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Tana Forum addressed state fragility, diversity

Tana High Level Forum on Security in Africa, an informal gathering of Africans and its partners on African security,  addressed state fragility and diversity in its inaugural meeting held in Bahar Dar, the capital city of the Amhara regional states, from April 14 to 15, 2012. The forum is crafted to be an annual event that addresses African peace and security issues with out declaring any sort of resolution as opposed to formal gatherings. 
“The aim of this forum is not to duplicate duties of formal institutions; rather it meant to reinforce. It meant to compliment, to help implement those solutions that come out of formal institutions. Though the issue of peace and security appears to be impracticable in our continent, it gives me pleasure to welcome you to Bahir Dar to address it,” said the chairman of the forum and the former President of Nigeria, Olusengun Obasanjo.
“We have talked about fragility of states and the prospect of peace in Africa, what makes state weak, what are the imperative factors that make state strong first. In the second part of our discussion, we have discussed the management of diversity and its implication for peace and security. There is no country in Africa that has not got diversity as an issue or as a challenge. I don’t see it as a problem. Instead it is an opportunity that we should cherish. Most of our countries would diminish if we had no diversity in religion, culture, ethnicity, language and social group. The question is how we manage these diversities. It is mostly a problem when there is no equity, fairness and justice. Diversity by itself is not a problem; the problem is normally its poor management or total neglect of its management. Last year, we witnessed the formation of the fifty fourth African country, the Republic of South Sudan. The third important topic of discussion was the building of the new    nation and its relation with the Sudan,” added the chairman.  
It is anticipated that the informal forum will compliment the formal and regular meetings of African leaders, regional institutions, and African Union member states. The forum was an informal panel discussion that opened a door for personal dialogue in an open manner.
“The uniqueness of the forum gives participants an opportunity to share experience and insight in an informal setting and in a sprit of a quest for fresh ideas and perspective that would contribute, over time, to the emergence of a distinctively African voice in global policy and action on peace and security,” argued Prof. Andreas Eshete, CEO of the forum and Special Advisor to Prime Minister Meles Zenawi with the Rank of Minister.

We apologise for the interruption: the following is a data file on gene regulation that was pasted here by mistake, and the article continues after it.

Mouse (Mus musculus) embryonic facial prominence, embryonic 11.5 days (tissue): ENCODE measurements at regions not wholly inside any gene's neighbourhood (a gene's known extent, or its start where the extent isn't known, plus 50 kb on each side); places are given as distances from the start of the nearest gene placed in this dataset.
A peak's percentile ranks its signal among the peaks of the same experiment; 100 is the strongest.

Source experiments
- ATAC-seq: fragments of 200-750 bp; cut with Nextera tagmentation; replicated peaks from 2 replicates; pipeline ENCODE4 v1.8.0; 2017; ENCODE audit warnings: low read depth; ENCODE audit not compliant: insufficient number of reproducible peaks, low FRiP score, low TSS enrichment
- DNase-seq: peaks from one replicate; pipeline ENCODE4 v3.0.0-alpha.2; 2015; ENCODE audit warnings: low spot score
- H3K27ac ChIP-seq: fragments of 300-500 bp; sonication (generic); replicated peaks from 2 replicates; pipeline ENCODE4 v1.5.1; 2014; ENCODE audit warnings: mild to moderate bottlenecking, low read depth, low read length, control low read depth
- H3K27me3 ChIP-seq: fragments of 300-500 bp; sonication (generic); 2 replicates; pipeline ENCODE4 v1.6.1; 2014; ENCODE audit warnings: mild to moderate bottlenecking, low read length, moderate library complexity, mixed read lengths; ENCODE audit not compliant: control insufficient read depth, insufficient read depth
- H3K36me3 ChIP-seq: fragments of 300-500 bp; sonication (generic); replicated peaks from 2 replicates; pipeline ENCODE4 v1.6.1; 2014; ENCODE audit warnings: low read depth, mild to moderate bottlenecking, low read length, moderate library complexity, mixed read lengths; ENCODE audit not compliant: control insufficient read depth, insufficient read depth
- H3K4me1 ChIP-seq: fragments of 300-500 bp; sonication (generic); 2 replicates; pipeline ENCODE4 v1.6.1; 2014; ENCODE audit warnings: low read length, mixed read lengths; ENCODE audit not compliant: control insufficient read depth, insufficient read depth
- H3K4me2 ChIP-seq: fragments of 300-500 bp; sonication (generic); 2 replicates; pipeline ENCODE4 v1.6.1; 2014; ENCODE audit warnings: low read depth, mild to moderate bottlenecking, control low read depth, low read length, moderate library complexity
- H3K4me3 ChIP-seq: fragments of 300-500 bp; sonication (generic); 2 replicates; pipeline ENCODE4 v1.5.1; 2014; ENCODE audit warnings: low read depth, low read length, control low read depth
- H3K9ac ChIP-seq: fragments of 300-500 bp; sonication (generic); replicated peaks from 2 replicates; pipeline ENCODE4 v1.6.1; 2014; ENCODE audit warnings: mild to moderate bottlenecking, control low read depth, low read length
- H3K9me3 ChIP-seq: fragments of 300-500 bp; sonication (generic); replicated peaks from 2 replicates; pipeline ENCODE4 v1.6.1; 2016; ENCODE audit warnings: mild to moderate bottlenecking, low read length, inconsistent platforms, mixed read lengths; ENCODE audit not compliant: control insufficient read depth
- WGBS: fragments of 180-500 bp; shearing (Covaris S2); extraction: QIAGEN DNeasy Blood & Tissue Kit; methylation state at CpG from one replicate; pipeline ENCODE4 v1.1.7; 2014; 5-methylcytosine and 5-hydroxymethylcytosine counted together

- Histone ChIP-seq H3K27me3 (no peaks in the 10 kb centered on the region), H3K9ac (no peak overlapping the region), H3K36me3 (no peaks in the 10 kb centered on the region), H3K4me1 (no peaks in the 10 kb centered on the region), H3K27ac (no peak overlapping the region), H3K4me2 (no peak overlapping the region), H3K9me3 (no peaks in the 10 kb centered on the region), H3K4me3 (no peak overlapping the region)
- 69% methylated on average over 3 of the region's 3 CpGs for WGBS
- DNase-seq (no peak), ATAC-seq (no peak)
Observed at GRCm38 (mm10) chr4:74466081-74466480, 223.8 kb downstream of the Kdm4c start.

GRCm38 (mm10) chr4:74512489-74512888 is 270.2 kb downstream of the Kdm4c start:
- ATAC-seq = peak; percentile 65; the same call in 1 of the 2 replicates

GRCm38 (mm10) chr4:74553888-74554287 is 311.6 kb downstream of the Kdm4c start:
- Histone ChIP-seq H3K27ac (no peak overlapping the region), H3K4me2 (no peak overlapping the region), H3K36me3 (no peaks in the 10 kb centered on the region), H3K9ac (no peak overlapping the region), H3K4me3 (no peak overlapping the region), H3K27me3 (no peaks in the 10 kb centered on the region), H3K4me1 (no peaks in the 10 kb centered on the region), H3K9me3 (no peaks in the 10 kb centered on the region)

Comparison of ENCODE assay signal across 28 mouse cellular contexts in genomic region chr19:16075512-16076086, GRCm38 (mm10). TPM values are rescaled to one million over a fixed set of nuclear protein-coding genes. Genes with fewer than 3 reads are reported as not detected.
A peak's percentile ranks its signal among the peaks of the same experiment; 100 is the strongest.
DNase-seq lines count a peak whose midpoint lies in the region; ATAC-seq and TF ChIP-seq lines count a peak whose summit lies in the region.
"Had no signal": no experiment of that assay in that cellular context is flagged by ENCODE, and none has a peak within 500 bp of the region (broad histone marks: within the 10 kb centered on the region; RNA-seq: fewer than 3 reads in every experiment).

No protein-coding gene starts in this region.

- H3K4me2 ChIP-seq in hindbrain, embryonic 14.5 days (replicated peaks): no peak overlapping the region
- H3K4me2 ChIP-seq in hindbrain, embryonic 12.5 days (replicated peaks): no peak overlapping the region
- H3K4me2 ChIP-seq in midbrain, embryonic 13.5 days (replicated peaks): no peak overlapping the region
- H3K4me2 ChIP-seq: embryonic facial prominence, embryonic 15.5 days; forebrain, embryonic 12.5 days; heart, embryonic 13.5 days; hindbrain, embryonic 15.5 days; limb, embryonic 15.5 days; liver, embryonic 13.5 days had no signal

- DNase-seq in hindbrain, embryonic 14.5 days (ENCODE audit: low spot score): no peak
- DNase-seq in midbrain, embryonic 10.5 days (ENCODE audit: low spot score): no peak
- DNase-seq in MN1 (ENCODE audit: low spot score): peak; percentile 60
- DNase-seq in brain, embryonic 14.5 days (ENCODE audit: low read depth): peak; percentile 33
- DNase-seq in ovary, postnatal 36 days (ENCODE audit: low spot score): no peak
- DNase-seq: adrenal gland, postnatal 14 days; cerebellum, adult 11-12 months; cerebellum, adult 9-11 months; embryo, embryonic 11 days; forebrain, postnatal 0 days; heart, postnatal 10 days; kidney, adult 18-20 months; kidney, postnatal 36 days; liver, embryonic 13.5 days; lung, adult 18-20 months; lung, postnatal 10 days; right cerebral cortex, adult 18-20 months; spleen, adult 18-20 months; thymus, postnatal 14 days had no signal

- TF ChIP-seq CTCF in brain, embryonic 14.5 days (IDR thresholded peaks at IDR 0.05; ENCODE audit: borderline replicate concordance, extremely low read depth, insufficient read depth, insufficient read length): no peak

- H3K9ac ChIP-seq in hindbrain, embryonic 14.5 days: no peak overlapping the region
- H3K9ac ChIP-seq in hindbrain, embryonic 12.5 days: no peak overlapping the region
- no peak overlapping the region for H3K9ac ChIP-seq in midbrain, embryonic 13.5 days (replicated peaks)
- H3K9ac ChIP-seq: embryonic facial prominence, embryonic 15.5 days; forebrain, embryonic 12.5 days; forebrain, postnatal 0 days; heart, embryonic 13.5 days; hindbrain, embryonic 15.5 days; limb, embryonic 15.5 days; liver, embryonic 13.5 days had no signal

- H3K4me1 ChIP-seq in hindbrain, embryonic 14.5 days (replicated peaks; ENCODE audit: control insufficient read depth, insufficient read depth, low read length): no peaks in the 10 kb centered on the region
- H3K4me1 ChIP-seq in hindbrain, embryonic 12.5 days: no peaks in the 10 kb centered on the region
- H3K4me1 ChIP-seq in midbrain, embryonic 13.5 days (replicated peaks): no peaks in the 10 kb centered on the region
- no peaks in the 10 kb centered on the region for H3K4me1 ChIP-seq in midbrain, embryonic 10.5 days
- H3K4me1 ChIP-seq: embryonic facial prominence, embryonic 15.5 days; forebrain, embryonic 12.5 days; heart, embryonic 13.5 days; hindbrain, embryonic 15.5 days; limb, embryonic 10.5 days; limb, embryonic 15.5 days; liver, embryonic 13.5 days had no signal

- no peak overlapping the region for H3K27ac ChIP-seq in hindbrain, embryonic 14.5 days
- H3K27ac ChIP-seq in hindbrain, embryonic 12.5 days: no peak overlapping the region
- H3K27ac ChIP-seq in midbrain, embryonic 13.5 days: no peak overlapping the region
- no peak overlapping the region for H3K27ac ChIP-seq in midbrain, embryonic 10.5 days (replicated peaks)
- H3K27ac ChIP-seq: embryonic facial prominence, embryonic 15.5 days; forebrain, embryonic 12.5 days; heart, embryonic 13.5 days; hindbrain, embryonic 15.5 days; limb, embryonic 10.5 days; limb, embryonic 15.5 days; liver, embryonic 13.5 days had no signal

“…the hope of the forum is that freedom from formal constraints and wide array of participant will enable free and vigorous examination of problems. It is an opportunity to interrogate and even stretch the limit of public deliberation on African public policy, on matters of peace and security. In the light of Africa’s intractable and swiftly changing peace and security, the reflective search for unexplored option and fresh perspective is a matter of urgency. This forum may help to advance this quest and thereby contributing to vital work of formal institutions such as the African Union…” added the CEO of the forum.
Out of the sixteen peace mission of the United Nations Security Council globally at present, seven of them are in Africa. Therefore, it seems timely for Africans to discuss issues of common concern; that is security, argue security experts. The case in point for common security in Africa is the turbulent recent past of North African countries including Tunisia, Egypt and Libya while the current situation of Mali and Guinea Bissau in West Africa calls for engagement of every citizen to take part in such a security dialogue adds the expert. The prolonged civil war for two decades now in neighboring Somalia is also meant to reinforce such an African self initiative believe the experts. 
The forum is aimed at promoting dialogue as a fundamental, peaceful and durable means of resolving conflict and demonstrating that ethnic diversity is strength but not a source of conflict. It was organized by the Institute for Peace and Security Studies (IPSS) of the Addis Ababa University. IPSS has labored for more than a year to make the forum in to reality. The forum was attended by both former and present heads of states, representatives of multilateral organizations, global security experts, academia, business people, youths and representative of civil society organizations.